# Discrepancy between physics simulation and prediction

Unity Version: 2021.3.25f1
I apologize if this has been addressed before in this forum. I looked for a while and found some things that were close but I think my issue is different.

TL;DR: I think my problem can be solved with this question: Does Unity use x = x0 + v0 * t + 0.5 * a * t^2 to calculate rigidbody positions? If not, what does it use?

I am working on a space simulation game. My current objective is to be able to fly around a real-scale solar system with mostly realistic physics. To reduce the complexity of the gravity calculations, the positions of celestial bodies are determined using Keplerian elements, not the physics simulation. I am trying to predict the path of a spacecraft and display it using a LineRenderer.

My tests involve a system with a star, a planet, and a cube. The star is stationary and exerts gravity. The planet has an orbit defined with Keplerian elements and exerts gravity. The cube has a Rigidbody and is affected by gravity*. I am able to set the initial position and velocity of the cube using Keplerian elements. This test system is all within 20 units of the origin, so I shouldnâ€™t need to worry about precision. The gravity on the cube is calculated like so:

``````    public Vector3d GravitationalAcceleration(Vector3d position)
{
Vector3d acc = Vector3d.Zero();
foreach (var body in celestialBodies)
{
if(body.exertsGravity)
{
Vector3d r = (Vector3d)body.transform.position - position;
Vector3d dir = r.Normalized();
acc += G * body.mass / r.SquareMagnitude() * dir;
}
}
return acc;
}
``````

(Vector3d functions like Vector3 but uses doubles to combat precision issues down the line) I then use AddForce(acc, ForceMode.Acceleration) in FixedUpdate() to apply the acceleration to the cube. That all functions as expected.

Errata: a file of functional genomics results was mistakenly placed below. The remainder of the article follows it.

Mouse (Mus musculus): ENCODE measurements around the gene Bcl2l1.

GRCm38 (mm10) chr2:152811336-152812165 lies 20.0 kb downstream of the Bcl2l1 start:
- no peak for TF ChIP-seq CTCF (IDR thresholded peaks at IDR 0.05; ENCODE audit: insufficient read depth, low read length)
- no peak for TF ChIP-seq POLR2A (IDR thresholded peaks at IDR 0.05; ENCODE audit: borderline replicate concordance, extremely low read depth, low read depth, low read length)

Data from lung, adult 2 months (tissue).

To predict the path of the cube and show it to the player, I create a Vector6d array. Vector6d is a data type that lets me store a position and velocity. The first point is found using the position and velocity values of the rigidbody. The rest of the points are found using the following procedure:
0. The timestep is 0.01, which is the fixed timestep in the project settings.

1. The acceleration due to gravity (vector a) at the previous pointâ€™s position (vector x_(n-1)) and expected positions of celestial bodies.
2. The new position vector x_n and velocity vector v_n are calculated by: x_n = x_(n-1) + v_(n-1) * timestep + 0.5 * a * (timestep^2); v_n = v_(n-1) + a * timestep;
3. The procedure then repeats until the array is full.

I then make a Vector3 array from the Vector6d array to set the positions of the LineRenderer.

Because the prediction timestep matches the fixed timestep, I would expect the prediction to match the simulation exactly. But it doesnâ€™t. It is really close, but the path keeps changing over time. It shouldnâ€™t do that if it was working properly.